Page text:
Field & Game Australia members have started trapping and banding wild ducks to help research into avian influenza virus.
Permits exist for three wild duck trapping sites, managed and monitored by FGA volunteers.
Professor Marcel Klaassen, who is conducting research into how the avian influenza virus (AIV) changes in the wild, has already engaged FGA to collect samples from harvested ducks in Victoria.
His research, which is funded by the Australian Research Council and supported in kind by the World Health Organisation, Deakin University and Sydney University, also involves samples from shore birds in Victoria and penguins in Antarctica.
One of his key interests is how the virus responds to different environmental conditions.
“We are interested in the natural evolution of AIV and we study that in wildlife; for that we just need to catch lots of birds and sample them so that over time we can reconstruct how the virus changes and how this is dependent on environmental conditions,” Prof. Klaassen said.
“The good thing about this is it allows us to catch the same individual multiple times and see if they are infected, and when they are infected, if it is the same strain as before. On top of that, we also take blood samples to look at antibodies, which tells us if they have had AIV before.”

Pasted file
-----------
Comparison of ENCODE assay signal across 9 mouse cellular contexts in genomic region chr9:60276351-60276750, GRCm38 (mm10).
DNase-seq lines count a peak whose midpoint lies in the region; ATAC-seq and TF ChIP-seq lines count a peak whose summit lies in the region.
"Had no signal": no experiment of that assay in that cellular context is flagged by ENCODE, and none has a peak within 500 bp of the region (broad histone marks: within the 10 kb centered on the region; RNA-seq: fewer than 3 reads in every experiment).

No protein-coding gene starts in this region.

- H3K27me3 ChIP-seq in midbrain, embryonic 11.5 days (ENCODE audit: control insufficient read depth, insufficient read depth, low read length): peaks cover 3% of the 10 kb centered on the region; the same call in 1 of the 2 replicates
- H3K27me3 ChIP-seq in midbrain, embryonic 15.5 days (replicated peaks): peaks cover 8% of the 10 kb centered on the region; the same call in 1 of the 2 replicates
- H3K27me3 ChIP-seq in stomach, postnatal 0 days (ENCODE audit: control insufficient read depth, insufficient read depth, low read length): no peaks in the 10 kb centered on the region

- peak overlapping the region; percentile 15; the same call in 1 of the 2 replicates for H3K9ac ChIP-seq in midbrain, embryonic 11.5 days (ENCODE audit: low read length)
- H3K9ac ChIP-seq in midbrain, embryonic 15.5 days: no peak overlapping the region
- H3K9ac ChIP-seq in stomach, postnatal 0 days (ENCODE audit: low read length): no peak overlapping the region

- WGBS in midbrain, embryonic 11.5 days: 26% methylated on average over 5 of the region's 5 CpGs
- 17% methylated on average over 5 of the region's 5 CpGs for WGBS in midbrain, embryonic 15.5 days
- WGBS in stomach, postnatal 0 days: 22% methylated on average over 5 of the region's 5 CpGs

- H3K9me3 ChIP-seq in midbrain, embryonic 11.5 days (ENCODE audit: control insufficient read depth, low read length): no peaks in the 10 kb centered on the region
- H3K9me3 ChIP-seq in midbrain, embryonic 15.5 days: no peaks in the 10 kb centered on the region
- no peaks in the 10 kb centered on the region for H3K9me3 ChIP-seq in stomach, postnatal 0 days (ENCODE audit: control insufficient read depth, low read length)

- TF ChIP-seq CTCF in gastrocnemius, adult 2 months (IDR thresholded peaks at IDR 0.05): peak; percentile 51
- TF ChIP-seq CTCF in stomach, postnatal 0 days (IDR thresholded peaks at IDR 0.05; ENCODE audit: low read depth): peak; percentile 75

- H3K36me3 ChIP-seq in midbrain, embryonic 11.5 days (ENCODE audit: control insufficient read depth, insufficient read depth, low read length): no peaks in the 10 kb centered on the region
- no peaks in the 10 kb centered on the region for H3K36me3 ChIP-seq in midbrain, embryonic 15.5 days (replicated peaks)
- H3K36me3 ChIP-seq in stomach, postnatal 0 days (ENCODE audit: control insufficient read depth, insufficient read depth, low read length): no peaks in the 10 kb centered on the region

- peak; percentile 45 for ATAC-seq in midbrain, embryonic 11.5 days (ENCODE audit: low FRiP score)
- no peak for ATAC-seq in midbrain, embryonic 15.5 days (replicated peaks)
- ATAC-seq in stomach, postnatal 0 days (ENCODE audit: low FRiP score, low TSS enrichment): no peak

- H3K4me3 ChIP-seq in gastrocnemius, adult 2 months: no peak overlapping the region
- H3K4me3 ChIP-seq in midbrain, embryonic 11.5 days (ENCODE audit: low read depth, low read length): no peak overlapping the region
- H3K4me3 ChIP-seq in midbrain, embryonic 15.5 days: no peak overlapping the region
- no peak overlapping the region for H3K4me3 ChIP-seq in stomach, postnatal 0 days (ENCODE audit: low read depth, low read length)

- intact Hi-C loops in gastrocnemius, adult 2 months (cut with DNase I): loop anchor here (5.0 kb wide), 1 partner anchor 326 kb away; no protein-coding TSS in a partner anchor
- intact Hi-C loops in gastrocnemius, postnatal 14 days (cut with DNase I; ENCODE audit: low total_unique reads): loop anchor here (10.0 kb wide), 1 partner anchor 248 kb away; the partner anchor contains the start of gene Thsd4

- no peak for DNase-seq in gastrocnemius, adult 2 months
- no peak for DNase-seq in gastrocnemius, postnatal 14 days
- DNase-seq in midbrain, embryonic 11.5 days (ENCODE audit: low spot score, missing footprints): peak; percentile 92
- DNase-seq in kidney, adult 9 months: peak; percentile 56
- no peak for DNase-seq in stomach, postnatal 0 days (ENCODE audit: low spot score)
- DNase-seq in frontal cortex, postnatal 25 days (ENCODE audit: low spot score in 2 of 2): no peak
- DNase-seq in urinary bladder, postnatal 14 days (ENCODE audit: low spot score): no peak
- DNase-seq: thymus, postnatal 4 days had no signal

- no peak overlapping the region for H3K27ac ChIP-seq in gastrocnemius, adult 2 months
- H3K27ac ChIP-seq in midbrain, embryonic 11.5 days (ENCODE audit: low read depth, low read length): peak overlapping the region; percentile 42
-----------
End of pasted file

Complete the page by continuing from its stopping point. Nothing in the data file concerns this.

The trapped birds are placed immediately in pillow cases to keep them calm before they are taken individually for measuring and sampling.
Each of the birds is banded and it is expected many will be caught multiple times, allowing for samples over time to be compared.
“Some individuals get trap happy; they can get food at these traps, and while they aren’t particularly pleased with me taking samples from them, it is food, so they apparently don’t mind too much.”
Geelong Field & Game president Trent Leen said many of the members trained to take samples from harvested birds had also embraced the live trapping program.
“Every sample Marcel can get is imperative to his research. I know he spent four days in Robe recently and didn’t come back with a single sample. We’re trying to make it as easy as possible for him; we do the work and call him in to take the samples,” he said.
“There is never any shortage of members to help out with feeding the traps and being here on the days when we do the sampling. The quote of the day from one member was that it was the first time he’d ever handled a live duck.”